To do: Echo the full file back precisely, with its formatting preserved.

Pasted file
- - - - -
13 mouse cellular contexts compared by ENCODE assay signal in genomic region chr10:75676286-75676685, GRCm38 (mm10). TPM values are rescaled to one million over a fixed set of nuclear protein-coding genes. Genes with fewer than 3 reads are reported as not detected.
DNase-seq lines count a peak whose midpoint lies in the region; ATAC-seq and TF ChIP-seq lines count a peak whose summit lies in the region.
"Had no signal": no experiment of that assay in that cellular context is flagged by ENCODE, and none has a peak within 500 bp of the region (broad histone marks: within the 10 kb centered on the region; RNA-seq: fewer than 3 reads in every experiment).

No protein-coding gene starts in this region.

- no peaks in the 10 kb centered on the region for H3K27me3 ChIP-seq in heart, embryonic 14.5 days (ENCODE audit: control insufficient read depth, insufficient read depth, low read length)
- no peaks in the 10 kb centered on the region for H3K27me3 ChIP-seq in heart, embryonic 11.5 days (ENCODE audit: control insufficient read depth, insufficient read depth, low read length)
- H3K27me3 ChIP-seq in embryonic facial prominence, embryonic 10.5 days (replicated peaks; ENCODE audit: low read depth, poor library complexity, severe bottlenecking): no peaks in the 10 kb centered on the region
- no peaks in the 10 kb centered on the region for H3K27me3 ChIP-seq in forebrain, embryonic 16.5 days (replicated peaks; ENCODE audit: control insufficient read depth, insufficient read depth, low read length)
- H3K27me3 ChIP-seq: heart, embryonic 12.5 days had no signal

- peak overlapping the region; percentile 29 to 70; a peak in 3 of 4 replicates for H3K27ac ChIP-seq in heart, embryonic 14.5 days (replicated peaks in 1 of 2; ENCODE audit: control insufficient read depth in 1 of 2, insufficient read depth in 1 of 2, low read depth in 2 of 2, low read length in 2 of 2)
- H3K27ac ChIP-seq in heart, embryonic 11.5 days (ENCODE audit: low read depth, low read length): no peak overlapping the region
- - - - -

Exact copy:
13 mouse cellular contexts compared by ENCODE assay signal in genomic region chr10:75676286-75676685, GRCm38 (mm10). TPM values are rescaled to one million over a fixed set of nuclear protein-coding genes. Genes with fewer than 3 reads are reported as not detected.
DNase-seq lines count a peak whose midpoint lies in the region; ATAC-seq and TF ChIP-seq lines count a peak whose summit lies in the region.
"Had no signal": no experiment of that assay in that cellular context is flagged by ENCODE, and none has a peak within 500 bp of the region (broad histone marks: within the 10 kb centered on the region; RNA-seq: fewer than 3 reads in every experiment).

No protein-coding gene starts in this region.

- no peaks in the 10 kb centered on the region for H3K27me3 ChIP-seq in heart, embryonic 14.5 days (ENCODE audit: control insufficient read depth, insufficient read depth, low read length)
- no peaks in the 10 kb centered on the region for H3K27me3 ChIP-seq in heart, embryonic 11.5 days (ENCODE audit: control insufficient read depth, insufficient read depth, low read length)
- H3K27me3 ChIP-seq in embryonic facial prominence, embryonic 10.5 days (replicated peaks; ENCODE audit: low read depth, poor library complexity, severe bottlenecking): no peaks in the 10 kb centered on the region
- no peaks in the 10 kb centered on the region for H3K27me3 ChIP-seq in forebrain, embryonic 16.5 days (replicated peaks; ENCODE audit: control insufficient read depth, insufficient read depth, low read length)
- H3K27me3 ChIP-seq: heart, embryonic 12.5 days had no signal

- peak overlapping the region; percentile 29 to 70; a peak in 3 of 4 replicates for H3K27ac ChIP-seq in heart, embryonic 14.5 days (replicated peaks in 1 of 2; ENCODE audit: control insufficient read depth in 1 of 2, insufficient read depth in 1 of 2, low read depth in 2 of 2, low read length in 2 of 2)
- H3K27ac ChIP-seq in heart, embryonic 11.5 days (ENCODE audit: low read depth, low read length): no peak overlapping the region